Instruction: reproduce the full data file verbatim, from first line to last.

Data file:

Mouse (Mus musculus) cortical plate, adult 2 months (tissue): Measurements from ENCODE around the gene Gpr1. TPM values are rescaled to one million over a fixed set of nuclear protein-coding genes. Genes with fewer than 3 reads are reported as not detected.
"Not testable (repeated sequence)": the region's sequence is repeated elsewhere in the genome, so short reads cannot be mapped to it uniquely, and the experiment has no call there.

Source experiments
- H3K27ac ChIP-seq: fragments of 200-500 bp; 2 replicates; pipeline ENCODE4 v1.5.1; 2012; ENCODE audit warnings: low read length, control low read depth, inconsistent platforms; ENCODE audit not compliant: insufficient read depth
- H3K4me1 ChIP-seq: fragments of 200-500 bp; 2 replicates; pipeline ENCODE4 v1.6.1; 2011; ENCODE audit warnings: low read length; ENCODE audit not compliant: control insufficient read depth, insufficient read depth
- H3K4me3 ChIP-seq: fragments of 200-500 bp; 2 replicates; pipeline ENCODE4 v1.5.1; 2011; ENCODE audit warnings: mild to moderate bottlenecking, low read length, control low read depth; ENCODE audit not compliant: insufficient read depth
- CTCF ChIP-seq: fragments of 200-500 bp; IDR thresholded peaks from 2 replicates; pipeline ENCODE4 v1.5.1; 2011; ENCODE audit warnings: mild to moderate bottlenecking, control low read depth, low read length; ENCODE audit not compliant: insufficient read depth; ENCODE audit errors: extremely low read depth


Mouse (Mus musculus) cortical plate, adult 2 months (tissue): Measurements from ENCODE around the gene Gpr1. TPM values are rescaled to one million over a fixed set of nuclear protein-coding genes. Genes with fewer than 3 reads are reported as not detected.
"Not testable (repeated sequence)": the region's sequence is repeated elsewhere in the genome, so short reads cannot be mapped to it uniquely, and the experiment has no call there.

Source experiments
- H3K27ac ChIP-seq: fragments of 200-500 bp; 2 replicates; pipeline ENCODE4 v1.5.1; 2012; ENCODE audit warnings: low read length, control low read depth, inconsistent platforms; ENCODE audit not compliant: insufficient read depth
- H3K4me1 ChIP-seq: fragments of 200-500 bp; 2 replicates; pipeline ENCODE4 v1.6.1; 2011; ENCODE audit warnings: low read length; ENCODE audit not compliant: control insufficient read depth, insufficient read depth
- H3K4me3 ChIP-seq: fragments of 200-500 bp; 2 replicates; pipeline ENCODE4 v1.5.1; 2011; ENCODE audit warnings: mild to moderate bottlenecking, low read length, control low read depth; ENCODE audit not compliant: insufficient read depth
- CTCF ChIP-seq: fragments of 200-500 bp; IDR thresholded peaks from 2 replicates; pipeline ENCODE4 v1.5.1; 2011; ENCODE audit warnings: mild to moderate bottlenecking, control low read depth, low read length; ENCODE audit not compliant: insufficient read depth; ENCODE audit errors: extremely low read depth